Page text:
American Dance Treasures

LS 1001 and LS 1002 Custom CD $12.00

“The Loomis Lancers”

Names Loomis for the dancing master who brought out new lancers as callers today bring out new squares. “Loomis” seems to have been far and away the most popular lancers in New England around the turn of the 20th century or earlier. The music is delightful and in the fourth figure you will find the Grand Square. The Loomis Lancers makes a stunning set-piece for a festival.

The instructions accompany the CD.

LS 1003 and LS 1004 Custom CD $12.00

“The Blonde Lancers”

This is usually called the Standard Lancers. We call our version The Blonde Lancers because of the name of the music, by Cub Berdan of Detroit. Standard is a wonderful lancers and a delight to dance. The included 12-page instruction book also gives the call for the Saratoga Lancers (Double Lancers) ... also called a Royal Lancers, which uses eight couples in a set. It is really challenge dancing and a great beauty.

LS 1005, 1006 and 1007 Custom CD $20.00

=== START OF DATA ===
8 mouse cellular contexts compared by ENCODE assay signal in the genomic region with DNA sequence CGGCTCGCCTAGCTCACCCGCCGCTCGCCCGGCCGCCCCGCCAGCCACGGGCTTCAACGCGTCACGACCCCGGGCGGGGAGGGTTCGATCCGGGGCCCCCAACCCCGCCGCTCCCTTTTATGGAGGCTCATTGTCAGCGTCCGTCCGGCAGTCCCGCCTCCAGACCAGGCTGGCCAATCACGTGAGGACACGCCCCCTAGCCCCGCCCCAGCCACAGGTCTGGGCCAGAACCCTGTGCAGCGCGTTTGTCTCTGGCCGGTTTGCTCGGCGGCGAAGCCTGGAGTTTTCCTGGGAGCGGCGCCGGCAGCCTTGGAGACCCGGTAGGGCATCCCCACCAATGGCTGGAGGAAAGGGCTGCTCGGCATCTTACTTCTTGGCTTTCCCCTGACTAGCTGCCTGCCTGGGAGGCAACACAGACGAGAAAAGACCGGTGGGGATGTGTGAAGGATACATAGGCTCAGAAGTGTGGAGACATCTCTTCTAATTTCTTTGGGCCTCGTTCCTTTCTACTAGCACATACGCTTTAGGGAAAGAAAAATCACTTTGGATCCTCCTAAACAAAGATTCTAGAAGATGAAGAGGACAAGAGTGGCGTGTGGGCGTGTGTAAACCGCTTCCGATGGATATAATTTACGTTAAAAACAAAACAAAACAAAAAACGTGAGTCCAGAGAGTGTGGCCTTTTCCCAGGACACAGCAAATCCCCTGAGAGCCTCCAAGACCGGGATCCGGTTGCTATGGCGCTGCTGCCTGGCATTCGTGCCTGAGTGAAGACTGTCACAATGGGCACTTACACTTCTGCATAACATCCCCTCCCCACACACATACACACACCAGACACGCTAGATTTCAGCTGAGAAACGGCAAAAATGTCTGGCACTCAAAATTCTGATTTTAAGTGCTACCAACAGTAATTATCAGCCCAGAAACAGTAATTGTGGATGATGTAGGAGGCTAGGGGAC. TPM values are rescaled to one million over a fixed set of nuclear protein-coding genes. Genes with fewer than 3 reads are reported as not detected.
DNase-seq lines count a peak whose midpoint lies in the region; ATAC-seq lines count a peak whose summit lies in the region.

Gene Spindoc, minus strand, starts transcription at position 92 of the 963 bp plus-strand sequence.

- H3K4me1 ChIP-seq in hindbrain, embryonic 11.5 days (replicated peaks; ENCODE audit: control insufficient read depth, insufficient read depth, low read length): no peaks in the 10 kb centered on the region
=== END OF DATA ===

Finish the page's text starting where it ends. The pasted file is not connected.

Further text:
“Five Part Singing Quadrille” and “Broadmoor Promenade”

The set includes:

Dosado Your Corners All

First Couple Down Center

Little Old Log Cabin in the Lane

Waltz That Girl Behind You

The Flower Girl Waltz

Broadmoor Promenade

The first three of these appeared in the 1941 edition of Mr. and Mrs. Henry Ford’s “Good Morning America” which started the renaissance of the American “party” dances. They were deeply researched and are authentic.

“Waltz That Girl Behind You” was reconstructed by Lloyd Shaw in the late 1930s from the combined remembering of a number of old callers from the middle West.

“The Flower Girl Waltz” is probably the most beautiful of the collection, makes a lovely exhibition figure, and is a delight to dance. It appears in several old books.

“The Broadmoor Promenade” was devised by Colonel Earl (Bud) Udick for his dance club at the Broadmoor Hotel in Colorado Springs, Colorado. Dances to “McNamara’s Band.”

Set complete with instructions, and called by John Bradford.

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